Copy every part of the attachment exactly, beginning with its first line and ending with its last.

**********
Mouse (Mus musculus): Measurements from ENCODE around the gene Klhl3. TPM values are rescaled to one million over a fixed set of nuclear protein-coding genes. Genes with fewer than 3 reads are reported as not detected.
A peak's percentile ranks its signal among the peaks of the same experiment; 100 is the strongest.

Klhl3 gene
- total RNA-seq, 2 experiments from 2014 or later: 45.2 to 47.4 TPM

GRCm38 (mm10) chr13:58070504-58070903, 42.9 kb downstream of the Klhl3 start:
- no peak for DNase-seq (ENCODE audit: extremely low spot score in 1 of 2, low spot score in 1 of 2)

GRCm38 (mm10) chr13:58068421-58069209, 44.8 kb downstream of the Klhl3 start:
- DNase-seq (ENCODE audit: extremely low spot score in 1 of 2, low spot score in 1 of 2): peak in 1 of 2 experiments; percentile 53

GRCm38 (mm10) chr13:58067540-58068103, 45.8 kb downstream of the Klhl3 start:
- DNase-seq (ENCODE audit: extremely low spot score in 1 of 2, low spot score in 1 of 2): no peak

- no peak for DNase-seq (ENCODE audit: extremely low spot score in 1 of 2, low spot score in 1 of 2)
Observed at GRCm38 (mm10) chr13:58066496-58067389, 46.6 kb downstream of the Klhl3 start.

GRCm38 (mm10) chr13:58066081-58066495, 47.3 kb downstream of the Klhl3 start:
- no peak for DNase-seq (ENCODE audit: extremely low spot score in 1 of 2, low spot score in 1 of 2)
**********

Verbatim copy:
Mouse (Mus musculus): Measurements from ENCODE around the gene Klhl3. TPM values are rescaled to one million over a fixed set of nuclear protein-coding genes. Genes with fewer than 3 reads are reported as not detected.
A peak's percentile ranks its signal among the peaks of the same experiment; 100 is the strongest.

Klhl3 gene
- total RNA-seq, 2 experiments from 2014 or later: 45.2 to 47.4 TPM

GRCm38 (mm10) chr13:58070504-58070903, 42.9 kb downstream of the Klhl3 start:
- no peak for DNase-seq (ENCODE audit: extremely low spot score in 1 of 2, low spot score in 1 of 2)

GRCm38 (mm10) chr13:58068421-58069209, 44.8 kb downstream of the Klhl3 start:
- DNase-seq (ENCODE audit: extremely low spot score in 1 of 2, low spot score in 1 of 2): peak in 1 of 2 experiments; percentile 53

GRCm38 (mm10) chr13:58067540-58068103, 45.8 kb downstream of the Klhl3 start:
- DNase-seq (ENCODE audit: extremely low spot score in 1 of 2, low spot score in 1 of 2): no peak

- no peak for DNase-seq (ENCODE audit: extremely low spot score in 1 of 2, low spot score in 1 of 2)
Observed at GRCm38 (mm10) chr13:58066496-58067389, 46.6 kb downstream of the Klhl3 start.

GRCm38 (mm10) chr13:58066081-58066495, 47.3 kb downstream of the Klhl3 start:
- no peak for DNase-seq (ENCODE audit: extremely low spot score in 1 of 2, low spot score in 1 of 2)